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Vendor Independence
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SQL is offered by all of the leading DBMS vendors, and no new database product over the last decade has been highly successful without SQL support. A SQL-based database and the programs that use it can be moved from one DBMS to another vendor s DBMS with minimal conversion effort and little retraining of personnel. Database tools, such as query tools, report writers, and application generators, work with many different brands of SQL databases. The vendor independence thus provided by SQL was one of the most important reasons for its early popularity and remains an important feature today.
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Introduction
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Portability Across Computer Systems
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SQL-based database products run on computer systems ranging from mainframes and midrange systems to personal computers, workstations, a wide range of specialized server computers, and even handheld devices. They operate on stand-alone computer systems, in departmental local area networks, and in enterprisewide or Internetwide networks. SQL-based applications that begin on single-user or departmental server systems can be moved to larger server systems as they grow. Data from corporate SQL-based databases can be extracted and downloaded into departmental or personal databases. Finally, economical personal computers can be used to prototype a SQL-based database application before moving it to an expensive multiuser system.
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AN OVERVIEW OF SQL
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SQL Standards
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An official standard for SQL was initially published by the American National Standards Institute (ANSI) and the International Standards Organization (ISO) in 1986, and was expanded in 1989 and again in 1992 and 1999. SQL is also a U.S. Federal Information Processing Standard (FIPS), making it a key requirement for large government computer contracts. Over the years, other international, government, and vendor groups have pioneered the standardization of new SQL capabilities, such as call-level interfaces or object-based extensions. Many of these new initiatives have been incorporated into the ANSI/ISO standard over time. The evolving standards serve as an official stamp of approval for SQL and have speeded its market acceptance.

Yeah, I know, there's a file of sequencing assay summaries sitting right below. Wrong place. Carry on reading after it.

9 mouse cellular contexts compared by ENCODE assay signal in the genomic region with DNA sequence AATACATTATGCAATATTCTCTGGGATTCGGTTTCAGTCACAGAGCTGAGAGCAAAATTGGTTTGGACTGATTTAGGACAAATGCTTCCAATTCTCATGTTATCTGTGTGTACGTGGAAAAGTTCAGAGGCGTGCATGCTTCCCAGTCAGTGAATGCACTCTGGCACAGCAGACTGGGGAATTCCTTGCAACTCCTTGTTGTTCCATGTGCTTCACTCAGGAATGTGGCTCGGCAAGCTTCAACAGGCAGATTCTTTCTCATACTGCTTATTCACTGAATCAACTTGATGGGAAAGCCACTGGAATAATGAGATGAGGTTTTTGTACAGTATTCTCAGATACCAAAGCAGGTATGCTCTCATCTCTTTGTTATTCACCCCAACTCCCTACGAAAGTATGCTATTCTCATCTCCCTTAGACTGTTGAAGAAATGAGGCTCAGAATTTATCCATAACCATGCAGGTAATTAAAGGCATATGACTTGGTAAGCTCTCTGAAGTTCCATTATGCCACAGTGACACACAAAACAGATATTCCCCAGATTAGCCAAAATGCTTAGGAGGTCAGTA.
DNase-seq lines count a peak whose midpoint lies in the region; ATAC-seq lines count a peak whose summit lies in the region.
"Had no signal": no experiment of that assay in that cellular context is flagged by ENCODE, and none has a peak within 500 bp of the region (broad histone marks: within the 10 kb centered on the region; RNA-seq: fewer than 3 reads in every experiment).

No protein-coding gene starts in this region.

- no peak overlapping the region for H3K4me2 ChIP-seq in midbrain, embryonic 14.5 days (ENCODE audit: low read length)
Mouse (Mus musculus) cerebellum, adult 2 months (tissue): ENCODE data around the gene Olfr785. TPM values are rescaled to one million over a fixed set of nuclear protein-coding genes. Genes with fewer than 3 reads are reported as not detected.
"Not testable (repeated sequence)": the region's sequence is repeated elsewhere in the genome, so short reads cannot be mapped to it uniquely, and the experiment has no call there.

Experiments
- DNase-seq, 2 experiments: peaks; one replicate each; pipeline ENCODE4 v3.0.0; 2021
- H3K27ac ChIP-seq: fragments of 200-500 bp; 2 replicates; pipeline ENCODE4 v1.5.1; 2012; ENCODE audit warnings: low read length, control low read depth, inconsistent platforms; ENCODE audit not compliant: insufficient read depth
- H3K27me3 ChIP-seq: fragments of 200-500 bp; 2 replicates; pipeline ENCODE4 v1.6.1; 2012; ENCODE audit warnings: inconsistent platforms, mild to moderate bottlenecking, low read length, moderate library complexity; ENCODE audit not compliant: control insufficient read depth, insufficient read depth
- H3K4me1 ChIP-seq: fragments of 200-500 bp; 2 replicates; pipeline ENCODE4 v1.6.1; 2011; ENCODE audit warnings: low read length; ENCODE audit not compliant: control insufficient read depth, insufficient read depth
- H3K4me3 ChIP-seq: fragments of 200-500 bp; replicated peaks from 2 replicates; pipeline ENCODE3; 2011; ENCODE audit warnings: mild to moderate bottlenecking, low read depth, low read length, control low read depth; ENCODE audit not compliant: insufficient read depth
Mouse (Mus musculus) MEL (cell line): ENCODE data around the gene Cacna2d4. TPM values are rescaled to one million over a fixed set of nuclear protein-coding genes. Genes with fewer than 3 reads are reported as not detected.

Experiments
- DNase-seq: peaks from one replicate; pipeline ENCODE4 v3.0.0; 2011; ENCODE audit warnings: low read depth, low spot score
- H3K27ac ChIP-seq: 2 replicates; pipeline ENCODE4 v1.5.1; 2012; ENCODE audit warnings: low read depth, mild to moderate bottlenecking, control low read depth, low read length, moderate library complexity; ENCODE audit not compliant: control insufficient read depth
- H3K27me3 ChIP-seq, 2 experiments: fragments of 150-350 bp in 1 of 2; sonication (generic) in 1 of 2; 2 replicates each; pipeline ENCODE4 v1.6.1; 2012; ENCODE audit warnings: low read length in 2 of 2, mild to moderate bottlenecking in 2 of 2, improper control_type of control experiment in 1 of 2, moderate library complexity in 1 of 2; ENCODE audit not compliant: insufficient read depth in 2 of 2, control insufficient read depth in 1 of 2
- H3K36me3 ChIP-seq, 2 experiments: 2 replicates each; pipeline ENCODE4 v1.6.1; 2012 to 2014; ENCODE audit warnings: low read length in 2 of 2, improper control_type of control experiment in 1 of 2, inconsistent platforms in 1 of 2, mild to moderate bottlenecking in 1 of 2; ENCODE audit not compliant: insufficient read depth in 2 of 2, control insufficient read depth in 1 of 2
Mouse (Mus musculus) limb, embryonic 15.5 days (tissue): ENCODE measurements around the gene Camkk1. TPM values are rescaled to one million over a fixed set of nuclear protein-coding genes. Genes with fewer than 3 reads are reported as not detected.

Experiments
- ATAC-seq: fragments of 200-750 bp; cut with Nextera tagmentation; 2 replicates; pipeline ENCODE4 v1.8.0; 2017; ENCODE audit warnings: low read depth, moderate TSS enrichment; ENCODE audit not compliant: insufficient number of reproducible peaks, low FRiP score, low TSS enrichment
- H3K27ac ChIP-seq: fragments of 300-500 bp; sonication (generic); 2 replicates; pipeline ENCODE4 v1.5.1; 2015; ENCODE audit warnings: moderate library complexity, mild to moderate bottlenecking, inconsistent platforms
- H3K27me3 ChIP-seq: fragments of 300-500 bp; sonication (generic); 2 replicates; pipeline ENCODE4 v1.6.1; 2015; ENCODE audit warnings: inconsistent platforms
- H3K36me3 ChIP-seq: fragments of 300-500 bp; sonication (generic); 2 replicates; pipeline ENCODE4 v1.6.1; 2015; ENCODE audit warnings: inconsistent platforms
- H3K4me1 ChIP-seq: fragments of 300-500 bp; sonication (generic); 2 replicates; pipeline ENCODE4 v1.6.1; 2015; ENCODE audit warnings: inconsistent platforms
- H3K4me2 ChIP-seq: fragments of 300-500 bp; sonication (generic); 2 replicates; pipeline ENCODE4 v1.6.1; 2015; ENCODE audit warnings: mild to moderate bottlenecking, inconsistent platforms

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IBM Endorsement and Commitment (DB2)
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SQL was originally invented by IBM researchers and has since become a strategic product for IBM based on its flagship DB2 database. SQL support is available on all major IBM product families, from personal computers through midrange systems (AS/400 and UNIX-based servers) to IBM mainframes. IBM s initial work provided a clear signal of IBM s direction for other database and system vendors to follow early in the development of SQL and relational databases. Later, IBM s commitment and broad support speeded the market acceptance of SQL. IBM s SQL reach today extends well beyond its own computer systems business. SQL-based products that IBM has developed or acquired now run across a broad range of hardware, in many cases from competing computer vendors such as Sun or Hewlett-Packard.
Microsoft Commitment (SQL Server, ODBC, and ADO)
Microsoft has long considered database access a key part of its Windows personal computer software architecture. Both desktop and server versions of Windows provide standardized relational database access through Open Database Connectivity (ODBC), a SQL-based call-level API. Leading Windows software applications (spreadsheets, word processors, databases, etc.) from Microsoft and other vendors support ODBC,
SQL: The Complete Reference
and all leading SQL databases provide ODBC access. Microsoft has enhanced ODBC support with higher-level, more object-oriented database access layers as part of its Object Linking and Embedding technology (OLE DB), and more recently as part of Active/X (Active/X Data Objects, or ADO). When Microsoft began its effort in the late 1980s to make Windows a viable server operating system, it introduced SQL Server as its own SQL-based offering. SQL Server continues today as a flagship Microsoft product, and a key component of its .NET architecture for web services.
Relational Foundation
SQL is a language for relational databases, and it has become popular along with the relational database model. The tabular, row/column structure of a relational database is intuitive to users, keeping the SQL language simple and easy to understand. The relational model also has a strong theoretical foundation that has guided the evolution and implementation of relational databases. Riding a wave of acceptance brought about by the success of the relational model, SQL has become the database language for relational databases.
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